Athletics

A's bullpen turns back the clock with dominant effort in win vs. Astros

A's bullpen turns back the clock with dominant effort in win vs. Astros

OAKLAND -- It's no secret that the A's bullpen has dealt with its share of struggles this season. Heck, we literally just published an article about it earlier Friday.

But on Friday night, Oakland's pen turned back the clock to 2018. Blake Treinen, Jake Diekman, Joakim Soria, and Lou Trivino combined to pitch seven scoreless innings against a relentless Astros lineup, leading the A's to a thrilling 3-2 win in 13 innings.

"It was a big night for a lot of guys, and maybe some guys who were struggling a little bit really emerged," said A's manager Bob Melvin. "We saw the type of stuff that we saw last year. So hats off."

The final numbers? Seven innings, no runs, three hits, two walks (one intentional), and nine strikeouts. It was a performance made even more impressive by the fact that Melvin was down his top two bullpen arms -- Liam Hendriks had pitched the previous two days and Yusmeiro Petit the last three.

Instead, Oakland had to turn to four relievers with ERAs above four. And all four came through in a big way.

"I would love to not give up a single run -- all of us -- and absolutely dominate a game like we did today," Trivino said. "It's awesome. Baseball's not like that, unfortunately, so it's nice to have a good night like this. Lord willing, it continues."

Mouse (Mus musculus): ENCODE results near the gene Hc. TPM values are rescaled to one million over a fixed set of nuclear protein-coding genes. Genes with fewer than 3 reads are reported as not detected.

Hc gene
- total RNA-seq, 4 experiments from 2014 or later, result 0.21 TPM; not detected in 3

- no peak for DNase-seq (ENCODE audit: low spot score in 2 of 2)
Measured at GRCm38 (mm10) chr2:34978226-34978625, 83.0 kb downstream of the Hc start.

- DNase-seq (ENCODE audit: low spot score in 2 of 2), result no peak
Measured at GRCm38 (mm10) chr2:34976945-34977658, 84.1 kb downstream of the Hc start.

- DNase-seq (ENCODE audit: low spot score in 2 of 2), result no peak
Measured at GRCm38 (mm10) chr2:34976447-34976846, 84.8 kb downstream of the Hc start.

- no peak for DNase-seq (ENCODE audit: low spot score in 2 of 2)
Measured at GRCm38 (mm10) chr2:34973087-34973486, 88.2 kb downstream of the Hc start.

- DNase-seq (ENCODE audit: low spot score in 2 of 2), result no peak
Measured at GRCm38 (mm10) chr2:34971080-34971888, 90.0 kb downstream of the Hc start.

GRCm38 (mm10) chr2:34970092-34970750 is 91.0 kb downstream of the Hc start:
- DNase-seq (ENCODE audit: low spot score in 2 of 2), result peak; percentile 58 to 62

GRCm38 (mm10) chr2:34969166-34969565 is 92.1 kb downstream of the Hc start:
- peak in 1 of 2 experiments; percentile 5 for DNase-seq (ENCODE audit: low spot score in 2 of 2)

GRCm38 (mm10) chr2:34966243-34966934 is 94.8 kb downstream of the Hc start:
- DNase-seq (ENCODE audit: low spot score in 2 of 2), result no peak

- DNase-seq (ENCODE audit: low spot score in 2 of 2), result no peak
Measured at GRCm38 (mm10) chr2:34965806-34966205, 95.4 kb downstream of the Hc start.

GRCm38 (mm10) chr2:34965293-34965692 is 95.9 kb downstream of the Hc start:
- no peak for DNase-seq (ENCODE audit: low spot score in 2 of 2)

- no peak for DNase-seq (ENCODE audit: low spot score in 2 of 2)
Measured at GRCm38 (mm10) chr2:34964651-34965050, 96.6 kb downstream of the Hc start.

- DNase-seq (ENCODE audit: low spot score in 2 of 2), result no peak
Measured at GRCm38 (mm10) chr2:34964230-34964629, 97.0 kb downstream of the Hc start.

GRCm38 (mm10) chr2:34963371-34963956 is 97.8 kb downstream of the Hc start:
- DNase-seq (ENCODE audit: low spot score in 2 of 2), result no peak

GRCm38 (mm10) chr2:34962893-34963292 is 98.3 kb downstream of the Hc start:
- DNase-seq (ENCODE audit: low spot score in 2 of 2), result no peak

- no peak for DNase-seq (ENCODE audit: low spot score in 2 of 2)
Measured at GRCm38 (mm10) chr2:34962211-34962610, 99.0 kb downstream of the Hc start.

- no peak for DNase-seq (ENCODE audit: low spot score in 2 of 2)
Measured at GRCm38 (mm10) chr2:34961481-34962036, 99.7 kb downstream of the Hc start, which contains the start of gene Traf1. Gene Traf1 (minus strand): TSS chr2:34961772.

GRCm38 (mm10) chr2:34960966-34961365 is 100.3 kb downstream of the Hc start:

Trivino was especially impressive, extending himself for three innings and 41 pitches. He allowed just a single hit and an intentional walk, pitching around a rare Matt Chapman error in the 13th inning to earn his fourth win of the year.

"That's huge for him," Melvin said. "You have to go out there and be perfect to not lose the game. I think this was great for his confidence as well. That's a really tough lineup he went through for three innings. He hasn't done that in quite some time. Really impressive to see."

Trivino joked that it was nice to finally answer reporters' questions after a positive outing, which have been far too rare this season.

"It seems like recently, it's been telling you guys how terrible I am," Trivino said. "I finally felt behind the ball today. I was able to attack the hitters and throw all of my pitches for strikes. It was something that I really needed and I'm thankful that I was able to pull through for the team and give us a chance to win."

Soria's performance was just as important, as he grinded through two exhausting innings and 43 pitches himself. The veteran right-hander also had to overcome an error, picking up second baseman Corban Joseph in the 10th.

"Soria was impressive too because he was completely out of gas," Melvin said. "But when I went out to talk to him, he had no part of coming out of that game. He wanted that last out."

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Perhaps this will be the night that changes the fortunes for Oakland's bullpen. Maybe they can regain last season's form for the rest of the year.

At the very least, Friday provided an enormous boost of confidence for four pitchers who desperately needed it.
 

A's closer Liam Hendriks a finalist for AL Reliever of the Year award

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A's closer Liam Hendriks a finalist for AL Reliever of the Year award